Fracture Flow

Research Overview
Fractures enable fast pathways for fluid flow that can transport contaminants or alternatively provide access to energy such as natural gas or renewable geothermal energy from hot rock. Producing or injecting water, or other fluids such as CO2 for sequestration or gels for hydraulic fracturing, into fractures can also induce earthquakes that pose both a potential hazard and change the flow of fluids at depth.

Davatzes group studies Engineered Geothermal Systems (EGS), induced seismicity, fracture mechanical and hydrologic properties, and the stress state in the earth.

Toran group studies groundwater hydrology including modeling contaminant transport and the interaction of surface waters in streams and lakes with groundwater.

Nyquist uses geophysical techniques to monitor ground water and surface water interactions.

Technical Capabilities

– Geologic mapping of fault geometry, fault zone architecture, and fracture patterns
– Laboratory characterization natural fractures including alteration mineralogy, healing history, porosity (including 3D porosity mapping with high resolution XRay-CT)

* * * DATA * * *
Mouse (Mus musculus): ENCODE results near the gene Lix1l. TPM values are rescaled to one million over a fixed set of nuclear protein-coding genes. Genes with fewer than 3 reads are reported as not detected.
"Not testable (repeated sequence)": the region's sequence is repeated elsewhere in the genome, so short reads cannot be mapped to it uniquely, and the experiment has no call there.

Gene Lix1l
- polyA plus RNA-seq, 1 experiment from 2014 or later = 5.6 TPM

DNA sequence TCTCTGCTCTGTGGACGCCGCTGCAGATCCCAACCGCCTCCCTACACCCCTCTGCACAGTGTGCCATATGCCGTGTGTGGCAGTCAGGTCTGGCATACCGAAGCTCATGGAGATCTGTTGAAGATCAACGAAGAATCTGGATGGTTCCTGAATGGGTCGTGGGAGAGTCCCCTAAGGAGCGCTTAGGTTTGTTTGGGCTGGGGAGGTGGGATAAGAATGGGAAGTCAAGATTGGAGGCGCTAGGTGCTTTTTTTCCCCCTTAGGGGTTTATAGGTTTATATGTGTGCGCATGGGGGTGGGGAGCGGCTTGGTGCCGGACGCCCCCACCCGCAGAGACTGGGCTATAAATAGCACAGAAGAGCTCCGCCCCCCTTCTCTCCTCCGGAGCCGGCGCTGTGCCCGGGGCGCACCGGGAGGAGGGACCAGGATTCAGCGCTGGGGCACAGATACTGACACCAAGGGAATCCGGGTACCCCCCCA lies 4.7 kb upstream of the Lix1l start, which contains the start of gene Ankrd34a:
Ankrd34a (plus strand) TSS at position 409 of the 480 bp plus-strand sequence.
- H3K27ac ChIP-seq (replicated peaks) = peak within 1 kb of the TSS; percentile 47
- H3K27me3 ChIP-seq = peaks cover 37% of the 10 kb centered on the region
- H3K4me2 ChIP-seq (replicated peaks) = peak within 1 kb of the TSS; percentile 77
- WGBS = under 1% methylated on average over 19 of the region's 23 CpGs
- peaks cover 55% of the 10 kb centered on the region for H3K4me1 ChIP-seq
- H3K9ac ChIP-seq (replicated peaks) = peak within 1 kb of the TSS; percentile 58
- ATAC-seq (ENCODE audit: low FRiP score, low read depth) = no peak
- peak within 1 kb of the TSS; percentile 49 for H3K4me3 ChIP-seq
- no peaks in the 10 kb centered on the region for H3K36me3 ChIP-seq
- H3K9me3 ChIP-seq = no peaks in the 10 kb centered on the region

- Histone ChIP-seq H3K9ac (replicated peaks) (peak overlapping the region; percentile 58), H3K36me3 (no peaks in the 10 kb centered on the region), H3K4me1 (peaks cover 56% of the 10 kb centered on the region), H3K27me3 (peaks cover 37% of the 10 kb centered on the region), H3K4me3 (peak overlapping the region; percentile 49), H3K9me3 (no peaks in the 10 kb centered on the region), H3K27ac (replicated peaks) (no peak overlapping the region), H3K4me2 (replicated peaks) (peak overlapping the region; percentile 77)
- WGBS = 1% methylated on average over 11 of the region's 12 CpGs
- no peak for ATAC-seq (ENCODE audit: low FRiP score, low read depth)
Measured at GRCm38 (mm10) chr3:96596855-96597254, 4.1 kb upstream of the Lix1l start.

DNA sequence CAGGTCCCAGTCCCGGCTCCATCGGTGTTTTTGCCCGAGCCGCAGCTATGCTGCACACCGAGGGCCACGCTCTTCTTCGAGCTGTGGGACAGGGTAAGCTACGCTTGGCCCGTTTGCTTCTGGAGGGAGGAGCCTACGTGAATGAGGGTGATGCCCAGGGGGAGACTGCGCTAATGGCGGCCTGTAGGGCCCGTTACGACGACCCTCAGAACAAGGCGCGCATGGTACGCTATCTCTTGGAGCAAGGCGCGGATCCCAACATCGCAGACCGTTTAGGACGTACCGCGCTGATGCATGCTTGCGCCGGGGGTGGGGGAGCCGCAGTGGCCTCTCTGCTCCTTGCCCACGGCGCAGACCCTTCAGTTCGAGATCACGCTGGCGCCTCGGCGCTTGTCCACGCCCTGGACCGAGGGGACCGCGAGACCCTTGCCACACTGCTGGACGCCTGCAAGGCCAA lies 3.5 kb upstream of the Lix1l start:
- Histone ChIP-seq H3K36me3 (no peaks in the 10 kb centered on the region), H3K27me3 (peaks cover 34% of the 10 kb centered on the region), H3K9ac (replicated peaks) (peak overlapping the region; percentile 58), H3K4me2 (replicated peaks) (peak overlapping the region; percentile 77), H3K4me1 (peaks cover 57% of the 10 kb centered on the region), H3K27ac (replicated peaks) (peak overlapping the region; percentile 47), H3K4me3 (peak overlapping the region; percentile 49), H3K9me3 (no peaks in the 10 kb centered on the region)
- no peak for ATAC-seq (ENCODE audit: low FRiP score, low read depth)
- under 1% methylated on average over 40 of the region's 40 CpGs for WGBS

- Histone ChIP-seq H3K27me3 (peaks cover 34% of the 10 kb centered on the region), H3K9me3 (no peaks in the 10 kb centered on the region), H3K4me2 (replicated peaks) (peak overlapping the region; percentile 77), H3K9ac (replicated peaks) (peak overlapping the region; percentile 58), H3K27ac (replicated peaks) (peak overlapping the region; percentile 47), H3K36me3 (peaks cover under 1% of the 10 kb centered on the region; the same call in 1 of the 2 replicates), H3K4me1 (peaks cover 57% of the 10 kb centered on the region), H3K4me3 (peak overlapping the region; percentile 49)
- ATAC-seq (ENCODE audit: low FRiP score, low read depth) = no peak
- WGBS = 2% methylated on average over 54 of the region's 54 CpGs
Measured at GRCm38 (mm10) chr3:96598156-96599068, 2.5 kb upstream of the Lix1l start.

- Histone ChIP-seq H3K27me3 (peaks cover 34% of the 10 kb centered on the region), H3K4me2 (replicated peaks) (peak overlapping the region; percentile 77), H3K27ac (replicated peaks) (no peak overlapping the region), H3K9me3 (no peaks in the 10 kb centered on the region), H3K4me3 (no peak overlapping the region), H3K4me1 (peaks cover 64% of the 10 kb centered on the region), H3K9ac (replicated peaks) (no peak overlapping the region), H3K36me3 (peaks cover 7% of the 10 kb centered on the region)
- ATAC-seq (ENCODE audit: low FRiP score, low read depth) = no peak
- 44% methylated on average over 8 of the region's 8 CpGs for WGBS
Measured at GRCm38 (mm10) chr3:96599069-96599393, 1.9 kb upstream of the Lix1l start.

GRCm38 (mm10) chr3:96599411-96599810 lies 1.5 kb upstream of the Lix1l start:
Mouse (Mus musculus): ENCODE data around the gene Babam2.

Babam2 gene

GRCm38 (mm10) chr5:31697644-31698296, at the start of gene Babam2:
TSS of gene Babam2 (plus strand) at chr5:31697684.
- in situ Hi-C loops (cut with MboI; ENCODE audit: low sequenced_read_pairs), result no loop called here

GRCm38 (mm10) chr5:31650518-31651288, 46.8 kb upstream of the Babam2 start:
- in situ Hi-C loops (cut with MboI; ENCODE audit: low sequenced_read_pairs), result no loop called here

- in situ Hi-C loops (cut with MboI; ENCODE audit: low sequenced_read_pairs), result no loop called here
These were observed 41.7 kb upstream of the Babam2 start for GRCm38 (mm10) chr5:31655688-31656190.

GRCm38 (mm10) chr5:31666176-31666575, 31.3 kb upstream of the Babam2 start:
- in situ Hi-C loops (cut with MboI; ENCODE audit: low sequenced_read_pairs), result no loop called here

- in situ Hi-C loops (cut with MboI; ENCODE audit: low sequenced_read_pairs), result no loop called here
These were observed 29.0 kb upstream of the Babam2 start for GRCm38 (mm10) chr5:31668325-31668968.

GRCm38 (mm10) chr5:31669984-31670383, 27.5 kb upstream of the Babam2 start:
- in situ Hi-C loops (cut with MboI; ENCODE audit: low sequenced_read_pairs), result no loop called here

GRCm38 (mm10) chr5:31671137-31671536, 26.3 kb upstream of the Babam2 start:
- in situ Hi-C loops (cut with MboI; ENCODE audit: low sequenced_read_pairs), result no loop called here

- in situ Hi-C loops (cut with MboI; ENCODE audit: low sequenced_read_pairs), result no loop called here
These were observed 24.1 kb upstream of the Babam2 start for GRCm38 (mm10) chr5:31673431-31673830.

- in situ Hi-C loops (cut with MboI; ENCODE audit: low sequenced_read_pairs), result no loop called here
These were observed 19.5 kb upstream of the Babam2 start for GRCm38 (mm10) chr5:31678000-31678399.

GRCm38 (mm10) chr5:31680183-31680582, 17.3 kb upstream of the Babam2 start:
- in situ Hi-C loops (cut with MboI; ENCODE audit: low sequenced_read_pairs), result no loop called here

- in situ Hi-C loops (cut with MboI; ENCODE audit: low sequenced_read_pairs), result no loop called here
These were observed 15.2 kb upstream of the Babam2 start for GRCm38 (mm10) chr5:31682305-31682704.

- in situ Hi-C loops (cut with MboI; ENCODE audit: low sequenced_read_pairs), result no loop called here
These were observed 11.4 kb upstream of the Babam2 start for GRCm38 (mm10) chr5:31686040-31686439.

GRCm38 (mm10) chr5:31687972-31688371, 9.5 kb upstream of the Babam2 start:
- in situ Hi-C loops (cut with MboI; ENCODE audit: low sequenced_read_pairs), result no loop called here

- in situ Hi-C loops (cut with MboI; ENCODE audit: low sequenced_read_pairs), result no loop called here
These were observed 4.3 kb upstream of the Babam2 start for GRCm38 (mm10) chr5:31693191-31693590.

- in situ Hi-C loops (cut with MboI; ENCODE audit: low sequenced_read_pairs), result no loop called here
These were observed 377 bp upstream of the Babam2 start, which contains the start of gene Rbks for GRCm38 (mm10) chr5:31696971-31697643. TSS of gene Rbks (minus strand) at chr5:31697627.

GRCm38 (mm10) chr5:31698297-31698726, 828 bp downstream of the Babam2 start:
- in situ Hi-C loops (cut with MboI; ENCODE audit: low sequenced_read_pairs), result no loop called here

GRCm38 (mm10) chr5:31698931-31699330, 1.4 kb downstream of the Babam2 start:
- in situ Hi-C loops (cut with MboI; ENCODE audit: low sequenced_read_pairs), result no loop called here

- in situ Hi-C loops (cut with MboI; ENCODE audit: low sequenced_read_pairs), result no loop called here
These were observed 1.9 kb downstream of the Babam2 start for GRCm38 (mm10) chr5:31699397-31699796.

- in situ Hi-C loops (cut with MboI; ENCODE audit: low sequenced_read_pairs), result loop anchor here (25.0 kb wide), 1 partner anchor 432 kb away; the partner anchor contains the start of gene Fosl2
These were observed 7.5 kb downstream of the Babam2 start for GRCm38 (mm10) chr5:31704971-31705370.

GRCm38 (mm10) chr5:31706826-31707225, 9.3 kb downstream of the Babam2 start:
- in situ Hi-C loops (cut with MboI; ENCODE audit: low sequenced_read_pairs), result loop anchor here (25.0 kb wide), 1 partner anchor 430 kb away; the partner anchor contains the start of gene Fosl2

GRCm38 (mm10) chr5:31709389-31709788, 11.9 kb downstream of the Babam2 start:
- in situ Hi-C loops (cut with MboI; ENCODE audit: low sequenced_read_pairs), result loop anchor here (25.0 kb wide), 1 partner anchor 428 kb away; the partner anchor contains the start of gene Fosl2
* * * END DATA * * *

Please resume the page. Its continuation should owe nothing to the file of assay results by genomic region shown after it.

– Borehole geophysical analysis of stress, permeability, and rock mechanical properties
– Time series analysis of pumping, seismicity, and deformation records
– Borehole geophysical identification and analysis of flowing fractures
– Analysis of production/injection time series
– Analysis of reservoir deformation accompanying deflation/inflation due to pumping
– Analysis of fault rock and fracture permeability

Recent Publications

– Stress, fracture, and fluid-flow analysis using acoustic and electrical image logs in hot fractured granites of the Coso geothermal field, California, U.S.A., in M. Poppelreiter, C. Garcia-Carballido, and M. Kraaijveld, eds., Dipmeter and borehole image log technology
Davatzes, N.C., and Hickman, S.H.
AAPG Memoir 92, Ch 24., p. 1-35. (2010).